Flamingoes are the common name for any “large, gregarious, wading birds comprising the family Phoenicopteridae”. Everyone knows what a flamingo looks like: long thin neck, webbed feet, short tail, pink or reddish plumage, long legs, large wings, black-tipped wings, and a black-tipped, curved bill for filter feeding.
There are four species native to the Americas and two native to Africa.
They are slender-bodied and tall, standing at a height of 31.5”-63” and weigh 5.5lbs-7.7lbs.
They are ecologically important as far as food chains.
Their young hatch with gray plumage while the adults have pinkish-red plumage due to the aqueous bacteria and beta carotene found in their food supply. Healthy flamingoes are vibrantly-colored; however captive flamingoes are an exception because the carotene levels are not comparable to those found in the wild, but this is changing as more zoos are adding prawns and supplements to their diets.
Flamingoes filter feed on mollusks, crustaceans, and brine shrimp. They stomp their feet in muddy shallow water to stir up food from the bottom then use their specially-shaped bills, which they use upside-down, to separate mud and silt from the food matter. The shrimp and blue-green algae that they consume provide the beta carotene needed for their beautiful pink and reddish plumage.
Flamingo chicks are lucky little ones as they have both parents as their food source. Flamingoes create“milk” that is produced by the hormone “prolactin”. It contains both fat and protein, and is “produced in glands lining the whole of the upper digestive tract, not just the crop.” (New World Encyclepedia) The milk doesn’t look anything like cow milk as it is a dark red substance.
Did I mention flamingoes were gregarious ? They flock in large numbers, called colonies, which range from the hundreds to the millions. Check it out: http://www.youtube.com/watch?v=1l2CcH0vHDc&feature=related
Why do flamingoes stand on one leg ? Nobody knows. This behavior is not truly understood but one theory maintains that by tucking one leg beneath the body, flamingoes conserve heat and keep the leg from getting wet.
Flamingoes breed in pairs but do not breed every year. Within the colony, groups of birds will engage in courtship rituals at the same time. Groups may contain several hundred to several thousand and the courtship displays involve preening, head turning, calling, and marching.
Take a look at a flamingo mating dance:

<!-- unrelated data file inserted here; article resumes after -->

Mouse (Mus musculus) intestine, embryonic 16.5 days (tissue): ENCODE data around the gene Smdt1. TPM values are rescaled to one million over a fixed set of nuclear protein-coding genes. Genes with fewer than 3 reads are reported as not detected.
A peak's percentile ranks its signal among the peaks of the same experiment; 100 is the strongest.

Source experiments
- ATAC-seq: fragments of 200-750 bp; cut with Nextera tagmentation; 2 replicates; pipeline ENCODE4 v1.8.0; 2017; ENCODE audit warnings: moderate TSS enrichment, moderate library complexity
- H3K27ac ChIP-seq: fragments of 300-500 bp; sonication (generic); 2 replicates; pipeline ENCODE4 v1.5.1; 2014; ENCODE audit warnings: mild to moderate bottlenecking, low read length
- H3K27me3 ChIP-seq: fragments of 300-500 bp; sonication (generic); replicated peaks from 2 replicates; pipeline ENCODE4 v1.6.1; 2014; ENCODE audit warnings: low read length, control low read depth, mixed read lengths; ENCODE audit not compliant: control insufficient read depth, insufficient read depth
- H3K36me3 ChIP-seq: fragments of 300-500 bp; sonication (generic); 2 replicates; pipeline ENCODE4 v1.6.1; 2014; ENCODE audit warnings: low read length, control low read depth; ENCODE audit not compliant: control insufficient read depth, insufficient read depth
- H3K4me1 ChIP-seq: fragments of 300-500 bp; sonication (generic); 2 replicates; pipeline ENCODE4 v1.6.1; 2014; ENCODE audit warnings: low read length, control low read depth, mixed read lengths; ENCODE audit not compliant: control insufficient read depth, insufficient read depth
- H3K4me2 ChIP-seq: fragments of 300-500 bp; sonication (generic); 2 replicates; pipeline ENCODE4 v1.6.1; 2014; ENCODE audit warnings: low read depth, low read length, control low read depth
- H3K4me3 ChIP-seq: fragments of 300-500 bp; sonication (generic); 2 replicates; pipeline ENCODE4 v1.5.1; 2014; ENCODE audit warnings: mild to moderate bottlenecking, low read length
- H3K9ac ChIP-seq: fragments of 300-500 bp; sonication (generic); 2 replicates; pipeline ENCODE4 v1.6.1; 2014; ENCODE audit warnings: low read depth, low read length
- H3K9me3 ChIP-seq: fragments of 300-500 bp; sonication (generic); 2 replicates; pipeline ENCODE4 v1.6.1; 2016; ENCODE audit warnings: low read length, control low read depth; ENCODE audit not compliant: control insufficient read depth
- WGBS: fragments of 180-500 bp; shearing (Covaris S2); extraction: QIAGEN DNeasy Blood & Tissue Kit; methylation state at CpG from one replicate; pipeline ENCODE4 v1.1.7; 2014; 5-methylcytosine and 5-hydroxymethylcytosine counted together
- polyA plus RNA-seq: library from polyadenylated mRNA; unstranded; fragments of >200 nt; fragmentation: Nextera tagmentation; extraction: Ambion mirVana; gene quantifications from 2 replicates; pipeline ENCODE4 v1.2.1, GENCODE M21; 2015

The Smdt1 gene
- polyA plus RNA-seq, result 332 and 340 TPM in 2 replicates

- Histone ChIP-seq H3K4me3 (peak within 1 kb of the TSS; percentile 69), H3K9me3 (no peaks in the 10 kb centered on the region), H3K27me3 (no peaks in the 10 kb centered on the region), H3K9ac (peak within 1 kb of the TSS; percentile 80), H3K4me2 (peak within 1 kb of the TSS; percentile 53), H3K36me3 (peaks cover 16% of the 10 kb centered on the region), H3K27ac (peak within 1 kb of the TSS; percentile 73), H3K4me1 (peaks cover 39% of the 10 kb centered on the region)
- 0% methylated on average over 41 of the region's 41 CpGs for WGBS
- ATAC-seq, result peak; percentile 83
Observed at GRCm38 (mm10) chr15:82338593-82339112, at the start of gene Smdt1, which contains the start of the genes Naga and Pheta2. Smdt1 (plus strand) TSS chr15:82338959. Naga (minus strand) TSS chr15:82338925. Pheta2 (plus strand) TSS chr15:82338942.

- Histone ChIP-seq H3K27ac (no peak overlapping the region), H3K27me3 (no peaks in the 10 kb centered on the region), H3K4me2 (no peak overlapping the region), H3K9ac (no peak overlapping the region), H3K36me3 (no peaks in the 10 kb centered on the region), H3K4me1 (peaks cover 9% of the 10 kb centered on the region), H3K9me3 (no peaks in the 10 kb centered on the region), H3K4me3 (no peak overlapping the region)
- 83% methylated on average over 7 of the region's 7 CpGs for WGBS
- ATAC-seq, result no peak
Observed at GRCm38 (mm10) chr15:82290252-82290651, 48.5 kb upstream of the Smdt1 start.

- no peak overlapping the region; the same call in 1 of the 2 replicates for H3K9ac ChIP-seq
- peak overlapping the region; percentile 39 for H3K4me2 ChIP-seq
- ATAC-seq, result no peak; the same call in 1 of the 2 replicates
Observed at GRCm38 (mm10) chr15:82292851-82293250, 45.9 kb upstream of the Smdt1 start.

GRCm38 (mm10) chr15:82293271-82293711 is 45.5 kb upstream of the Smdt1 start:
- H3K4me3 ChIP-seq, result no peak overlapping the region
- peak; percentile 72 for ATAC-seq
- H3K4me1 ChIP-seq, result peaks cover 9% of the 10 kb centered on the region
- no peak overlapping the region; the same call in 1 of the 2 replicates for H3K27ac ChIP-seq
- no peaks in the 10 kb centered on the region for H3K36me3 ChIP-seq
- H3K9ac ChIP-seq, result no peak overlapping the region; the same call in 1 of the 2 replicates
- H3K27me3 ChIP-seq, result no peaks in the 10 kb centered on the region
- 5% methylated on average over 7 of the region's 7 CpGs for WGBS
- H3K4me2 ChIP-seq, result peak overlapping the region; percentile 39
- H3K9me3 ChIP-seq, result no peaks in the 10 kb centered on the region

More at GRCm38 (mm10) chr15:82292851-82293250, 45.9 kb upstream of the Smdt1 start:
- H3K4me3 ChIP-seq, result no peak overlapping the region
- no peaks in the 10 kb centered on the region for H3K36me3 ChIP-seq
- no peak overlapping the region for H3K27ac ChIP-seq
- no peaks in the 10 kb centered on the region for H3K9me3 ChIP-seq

When the birds engage in the same behavior at the same time, it helps to synchronize egg-laying and the raising of young.
Where do flamingoes live ? They are found in tropical and subtropical regions of the New and Old World, including North America, South America, Africa, and the Caribbean to name a few. Although typically tropical, one species called the “James flamingo” lives in the remote salt lagoons of the Andes Mountains, and in 1924 was thought to be extinct but was rediscovered in 1957.
“There are several official agencies that produce lists of endangered species, each agency having its own method of deciding conservation status. For example, no species of flamingo is listed as endangered under the U.S. Endangered Species Act. Some species were thought to be threatened, but are now listed as near threatened."
"The Convention on International Trade in Endangered Species of Wild Fauna and Flora (CITES) lists the Caribbean, greater, Chilean, Andean, and James' flamingos as in need of protection and considered to be threatened."
"The International Union for the Conservation of Nature and Natural Resources (IUCN)/World Conservation Union lists the Andean and James' flamingos as species of concern and in need of legal protection.” (The Wild Ones Animal Index)"
In reality all flamingo colonies are at risk since they depend on wetlands to survive. With the decline and ill-treatment of these areas due to human encroachment and pollution, humans are their biggest enemy. Not only do humans directly affect the lives of these gorgeous birds but we indirectly affect them as well, causing changes in the “natural processes” that occur on land, such as the depth and quality of water, as well as the salinity of water. These are very important considering that they inhabit “shallow saline, brackish, or alkaline water.” (NWE)
Hopefully through hard-work, global awareness, and conservation efforts, the flamingoes worst enemy can turn out to be their best friend!
You can sign a petition to stop building of road in Serengeti Road and Mining in Tanzania, which would affect the habitat of flamingoes: http://www.thepetitionsite.com/3/stop-building-of-serengeti-road-and-mining-in-tanzania/
Information obtained from the following websites: